Indie dev hopes Zombie Match Defense will chew its way to the top

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This guy really wants his game to do well. Photo: Rob LeFebvre/Cult of Mac
This guy really wants his game to do well. Photo: Rob LeFebvre/Cult of Mac

SAN FRANCISCO — After his best friend deemed it impossible to make a fun game using the oversaturated staples of mobile gaming — match three, tower defense and zombies — indie developer Jake Sones made a bet.

Now Sones and his three-person team at Shovelware Games are ready to win that bet with upcoming game Zombie Match Defense, which makes players defend a row of scientists against an attacking horde of zombies by matching three or more brains of the same type. It’s as if Plants vs. Zombies and Candy Crush had a goofy baby and invaded your iPad.

Mobile games on iOS and Android are more popular than ever, but getting noticed in an overcrowded App Store is a huge concern. Sones is just one of thousands of independent developers at this week’s Game Developers Conference in San Francisco hoping to turn proven skills into successful careers.

Sones honed his game-making chops at Insomniac Games, Sony and Blizzard Entertainment before peeling off to ply the uncharted indie waters. Now he’s learning new aspects of the business on the fly while trying to score a hit with Shovelware’s zombie mashup.

“I don’t really know how to market this stuff,” Sones said. “When I worked for Insomniac, they’d just tell me when I had appointments and I’d go. This is very different.”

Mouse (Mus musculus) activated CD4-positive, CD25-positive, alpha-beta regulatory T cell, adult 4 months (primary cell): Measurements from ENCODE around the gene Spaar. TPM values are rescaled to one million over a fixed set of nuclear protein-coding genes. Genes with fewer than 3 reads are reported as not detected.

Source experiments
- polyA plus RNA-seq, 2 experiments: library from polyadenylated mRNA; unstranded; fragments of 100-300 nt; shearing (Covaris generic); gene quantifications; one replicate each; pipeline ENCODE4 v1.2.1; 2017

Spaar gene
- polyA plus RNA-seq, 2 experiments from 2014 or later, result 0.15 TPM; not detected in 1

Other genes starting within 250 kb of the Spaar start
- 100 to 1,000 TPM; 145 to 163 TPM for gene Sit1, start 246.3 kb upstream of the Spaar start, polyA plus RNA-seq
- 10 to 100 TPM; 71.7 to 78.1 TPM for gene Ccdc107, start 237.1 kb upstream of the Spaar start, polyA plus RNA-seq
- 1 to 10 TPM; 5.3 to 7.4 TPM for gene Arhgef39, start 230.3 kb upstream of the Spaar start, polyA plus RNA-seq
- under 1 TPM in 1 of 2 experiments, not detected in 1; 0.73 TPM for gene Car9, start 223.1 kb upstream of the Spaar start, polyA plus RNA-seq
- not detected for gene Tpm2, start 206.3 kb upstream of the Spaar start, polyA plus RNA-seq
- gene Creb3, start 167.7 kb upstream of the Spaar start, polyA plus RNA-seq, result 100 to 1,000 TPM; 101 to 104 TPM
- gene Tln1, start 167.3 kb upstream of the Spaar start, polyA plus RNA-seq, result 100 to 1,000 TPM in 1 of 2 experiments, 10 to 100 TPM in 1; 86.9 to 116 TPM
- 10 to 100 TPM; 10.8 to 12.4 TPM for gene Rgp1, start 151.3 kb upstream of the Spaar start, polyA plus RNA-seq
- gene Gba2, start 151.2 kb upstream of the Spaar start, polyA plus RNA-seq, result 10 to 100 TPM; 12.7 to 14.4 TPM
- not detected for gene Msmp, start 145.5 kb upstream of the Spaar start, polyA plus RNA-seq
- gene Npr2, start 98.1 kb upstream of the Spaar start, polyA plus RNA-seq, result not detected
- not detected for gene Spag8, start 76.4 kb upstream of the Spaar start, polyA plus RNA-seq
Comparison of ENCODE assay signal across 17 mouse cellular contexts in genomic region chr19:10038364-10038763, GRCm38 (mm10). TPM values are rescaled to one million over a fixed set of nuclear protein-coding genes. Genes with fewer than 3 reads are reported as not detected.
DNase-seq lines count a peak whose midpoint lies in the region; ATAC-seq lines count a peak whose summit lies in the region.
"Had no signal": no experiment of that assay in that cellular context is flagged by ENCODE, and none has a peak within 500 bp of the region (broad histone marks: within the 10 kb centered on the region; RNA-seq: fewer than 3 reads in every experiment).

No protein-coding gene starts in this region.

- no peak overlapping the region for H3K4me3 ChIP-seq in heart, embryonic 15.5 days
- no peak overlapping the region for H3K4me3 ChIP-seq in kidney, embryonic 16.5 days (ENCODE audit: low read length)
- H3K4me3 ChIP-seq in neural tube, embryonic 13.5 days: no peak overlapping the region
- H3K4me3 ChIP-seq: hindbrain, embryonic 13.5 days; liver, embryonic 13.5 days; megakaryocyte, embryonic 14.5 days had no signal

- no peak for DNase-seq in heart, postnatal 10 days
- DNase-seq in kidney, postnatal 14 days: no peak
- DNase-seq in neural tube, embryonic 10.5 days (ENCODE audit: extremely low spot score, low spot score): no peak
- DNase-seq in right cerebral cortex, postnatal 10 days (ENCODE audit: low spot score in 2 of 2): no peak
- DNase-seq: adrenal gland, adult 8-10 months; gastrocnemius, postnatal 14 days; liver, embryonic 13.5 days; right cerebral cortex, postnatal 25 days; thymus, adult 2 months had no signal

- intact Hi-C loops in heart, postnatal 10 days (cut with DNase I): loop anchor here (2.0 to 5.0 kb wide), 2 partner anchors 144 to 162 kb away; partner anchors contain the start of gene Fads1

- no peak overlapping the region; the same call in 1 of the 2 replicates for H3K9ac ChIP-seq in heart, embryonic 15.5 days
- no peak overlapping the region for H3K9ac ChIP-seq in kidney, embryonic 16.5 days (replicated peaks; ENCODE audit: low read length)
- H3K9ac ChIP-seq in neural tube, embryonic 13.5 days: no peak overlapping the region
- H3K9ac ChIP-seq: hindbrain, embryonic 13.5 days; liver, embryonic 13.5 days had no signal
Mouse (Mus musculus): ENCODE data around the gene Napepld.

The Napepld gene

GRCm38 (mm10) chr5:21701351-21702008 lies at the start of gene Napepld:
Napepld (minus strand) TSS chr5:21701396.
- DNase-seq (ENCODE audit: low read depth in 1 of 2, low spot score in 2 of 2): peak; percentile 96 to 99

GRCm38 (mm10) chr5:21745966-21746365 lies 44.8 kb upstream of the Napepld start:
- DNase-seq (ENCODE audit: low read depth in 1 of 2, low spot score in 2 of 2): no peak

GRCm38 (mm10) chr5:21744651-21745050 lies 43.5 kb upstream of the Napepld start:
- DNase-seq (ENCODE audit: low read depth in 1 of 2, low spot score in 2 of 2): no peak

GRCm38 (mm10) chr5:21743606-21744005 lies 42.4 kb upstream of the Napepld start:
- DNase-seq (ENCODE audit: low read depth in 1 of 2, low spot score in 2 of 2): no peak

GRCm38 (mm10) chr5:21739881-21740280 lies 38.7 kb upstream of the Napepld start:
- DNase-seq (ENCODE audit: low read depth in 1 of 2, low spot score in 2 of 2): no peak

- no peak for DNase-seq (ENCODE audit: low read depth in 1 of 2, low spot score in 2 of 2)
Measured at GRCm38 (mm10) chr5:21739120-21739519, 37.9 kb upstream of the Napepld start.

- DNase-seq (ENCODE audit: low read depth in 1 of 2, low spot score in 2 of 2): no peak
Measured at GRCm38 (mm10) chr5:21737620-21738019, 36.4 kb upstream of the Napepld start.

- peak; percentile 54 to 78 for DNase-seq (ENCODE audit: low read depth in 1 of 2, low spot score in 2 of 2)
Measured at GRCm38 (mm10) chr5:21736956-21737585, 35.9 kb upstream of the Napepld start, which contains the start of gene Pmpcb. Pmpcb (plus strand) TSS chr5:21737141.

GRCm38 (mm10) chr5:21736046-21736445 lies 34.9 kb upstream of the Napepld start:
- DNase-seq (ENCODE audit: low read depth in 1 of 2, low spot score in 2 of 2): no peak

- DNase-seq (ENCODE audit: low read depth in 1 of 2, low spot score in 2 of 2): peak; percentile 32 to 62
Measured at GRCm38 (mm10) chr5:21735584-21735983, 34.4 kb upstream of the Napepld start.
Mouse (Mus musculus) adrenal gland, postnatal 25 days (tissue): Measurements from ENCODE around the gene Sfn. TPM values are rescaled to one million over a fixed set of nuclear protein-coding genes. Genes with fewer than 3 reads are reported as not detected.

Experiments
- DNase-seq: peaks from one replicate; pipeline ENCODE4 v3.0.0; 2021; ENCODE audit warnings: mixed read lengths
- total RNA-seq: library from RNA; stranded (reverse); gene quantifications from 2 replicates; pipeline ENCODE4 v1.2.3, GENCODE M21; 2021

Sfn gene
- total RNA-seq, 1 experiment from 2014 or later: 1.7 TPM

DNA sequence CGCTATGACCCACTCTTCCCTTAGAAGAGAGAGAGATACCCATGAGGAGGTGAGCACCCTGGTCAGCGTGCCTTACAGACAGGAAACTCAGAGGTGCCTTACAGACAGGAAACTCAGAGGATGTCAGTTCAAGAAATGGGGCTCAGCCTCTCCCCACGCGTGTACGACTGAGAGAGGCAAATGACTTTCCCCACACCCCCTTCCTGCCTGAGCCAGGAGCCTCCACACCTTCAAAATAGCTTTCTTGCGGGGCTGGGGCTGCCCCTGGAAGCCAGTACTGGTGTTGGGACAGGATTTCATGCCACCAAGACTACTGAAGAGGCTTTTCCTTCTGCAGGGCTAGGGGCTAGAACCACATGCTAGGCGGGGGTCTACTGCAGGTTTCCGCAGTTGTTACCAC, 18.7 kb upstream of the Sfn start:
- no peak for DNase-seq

Must ... match ... brains ... in upcoming game Zombie Match Defense. Photo: Shovelware Games
Must … match … brains … in upcoming game Zombie Match Defense. Photo: Shovelware Games

Zombie Match Defense a fun, bright, enjoyable game already, with a quirky visual humor. Some of the different brains you match — a feat that kills the advancing zombie attached to the organ — include a dusty, cobwebby hunk of gray matter from someone who doesn’t use it much and a eggs-and-bacon “brain on drugs.”

You can also earn power-ups like brain freezes and shotguns (a popular tool during the zombie apocalypse) when you match more than three of the same brains.

Sones, who lives in San Diego, is hoping to launch the game later this summer after some beta testing and a possible soft launch to work out any bugs in the gameplay.

“I still have to fix some of the difficulty curve,” he said, referring to how quickly the game ramps up to a brutal intensity level.

Despite his impressive resume, Sones said striking out on his own this past November with the concept for Zombie Match Defense — and not much else — was almost as scary as facing the undead. It takes real guts to go indie with a game about brains.

“It’s terrifying,” he said.